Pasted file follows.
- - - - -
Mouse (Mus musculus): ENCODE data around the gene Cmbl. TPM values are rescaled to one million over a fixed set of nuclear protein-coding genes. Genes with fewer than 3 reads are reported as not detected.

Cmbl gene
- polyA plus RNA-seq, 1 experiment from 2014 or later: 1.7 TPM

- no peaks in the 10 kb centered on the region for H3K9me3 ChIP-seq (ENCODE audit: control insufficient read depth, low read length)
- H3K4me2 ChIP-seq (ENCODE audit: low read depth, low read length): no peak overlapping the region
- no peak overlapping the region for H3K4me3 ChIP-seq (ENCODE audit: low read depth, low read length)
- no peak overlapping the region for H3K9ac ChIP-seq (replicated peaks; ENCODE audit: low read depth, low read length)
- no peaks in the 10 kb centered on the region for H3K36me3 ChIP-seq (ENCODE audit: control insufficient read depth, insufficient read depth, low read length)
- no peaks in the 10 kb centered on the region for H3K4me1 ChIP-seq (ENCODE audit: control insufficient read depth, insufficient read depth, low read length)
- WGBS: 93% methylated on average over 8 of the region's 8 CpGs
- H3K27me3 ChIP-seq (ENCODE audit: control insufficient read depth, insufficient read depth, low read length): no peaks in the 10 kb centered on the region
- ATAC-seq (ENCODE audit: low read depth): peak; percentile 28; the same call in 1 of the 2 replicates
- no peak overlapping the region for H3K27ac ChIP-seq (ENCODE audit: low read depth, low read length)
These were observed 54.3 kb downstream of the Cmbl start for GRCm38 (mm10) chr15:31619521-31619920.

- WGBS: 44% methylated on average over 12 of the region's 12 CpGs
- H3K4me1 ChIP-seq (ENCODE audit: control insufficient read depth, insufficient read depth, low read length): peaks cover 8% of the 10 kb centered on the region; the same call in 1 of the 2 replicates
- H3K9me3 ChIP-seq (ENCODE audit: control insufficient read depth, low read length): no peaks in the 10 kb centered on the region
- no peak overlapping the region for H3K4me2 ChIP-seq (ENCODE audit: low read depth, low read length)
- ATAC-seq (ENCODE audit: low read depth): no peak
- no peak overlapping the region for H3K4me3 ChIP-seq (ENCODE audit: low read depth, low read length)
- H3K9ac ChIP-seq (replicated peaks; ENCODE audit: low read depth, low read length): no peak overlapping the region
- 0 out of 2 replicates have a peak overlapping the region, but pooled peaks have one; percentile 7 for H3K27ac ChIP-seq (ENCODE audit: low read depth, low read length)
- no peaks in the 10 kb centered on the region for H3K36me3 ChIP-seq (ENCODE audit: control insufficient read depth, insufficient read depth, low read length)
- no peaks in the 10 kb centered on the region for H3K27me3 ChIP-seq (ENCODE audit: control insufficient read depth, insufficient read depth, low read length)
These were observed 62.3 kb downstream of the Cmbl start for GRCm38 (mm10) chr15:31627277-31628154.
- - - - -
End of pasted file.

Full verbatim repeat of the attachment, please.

Mouse (Mus musculus): ENCODE data around the gene Cmbl. TPM values are rescaled to one million over a fixed set of nuclear protein-coding genes. Genes with fewer than 3 reads are reported as not detected.

Cmbl gene
- polyA plus RNA-seq, 1 experiment from 2014 or later: 1.7 TPM

- no peaks in the 10 kb centered on the region for H3K9me3 ChIP-seq (ENCODE audit: control insufficient read depth, low read length)
- H3K4me2 ChIP-seq (ENCODE audit: low read depth, low read length): no peak overlapping the region
- no peak overlapping the region for H3K4me3 ChIP-seq (ENCODE audit: low read depth, low read length)
- no peak overlapping the region for H3K9ac ChIP-seq (replicated peaks; ENCODE audit: low read depth, low read length)
- no peaks in the 10 kb centered on the region for H3K36me3 ChIP-seq (ENCODE audit: control insufficient read depth, insufficient read depth, low read length)
- no peaks in the 10 kb centered on the region for H3K4me1 ChIP-seq (ENCODE audit: control insufficient read depth, insufficient read depth, low read length)
- WGBS: 93% methylated on average over 8 of the region's 8 CpGs
- H3K27me3 ChIP-seq (ENCODE audit: control insufficient read depth, insufficient read depth, low read length): no peaks in the 10 kb centered on the region
- ATAC-seq (ENCODE audit: low read depth): peak; percentile 28; the same call in 1 of the 2 replicates
- no peak overlapping the region for H3K27ac ChIP-seq (ENCODE audit: low read depth, low read length)
These were observed 54.3 kb downstream of the Cmbl start for GRCm38 (mm10) chr15:31619521-31619920.

- WGBS: 44% methylated on average over 12 of the region's 12 CpGs
- H3K4me1 ChIP-seq (ENCODE audit: control insufficient read depth, insufficient read depth, low read length): peaks cover 8% of the 10 kb centered on the region; the same call in 1 of the 2 replicates
- H3K9me3 ChIP-seq (ENCODE audit: control insufficient read depth, low read length): no peaks in the 10 kb centered on the region
- no peak overlapping the region for H3K4me2 ChIP-seq (ENCODE audit: low read depth, low read length)
- ATAC-seq (ENCODE audit: low read depth): no peak
- no peak overlapping the region for H3K4me3 ChIP-seq (ENCODE audit: low read depth, low read length)
- H3K9ac ChIP-seq (replicated peaks; ENCODE audit: low read depth, low read length): no peak overlapping the region
- 0 out of 2 replicates have a peak overlapping the region, but pooled peaks have one; percentile 7 for H3K27ac ChIP-seq (ENCODE audit: low read depth, low read length)
- no peaks in the 10 kb centered on the region for H3K36me3 ChIP-seq (ENCODE audit: control insufficient read depth, insufficient read depth, low read length)
- no peaks in the 10 kb centered on the region for H3K27me3 ChIP-seq (ENCODE audit: control insufficient read depth, insufficient read depth, low read length)
These were observed 62.3 kb downstream of the Cmbl start for GRCm38 (mm10) chr15:31627277-31628154.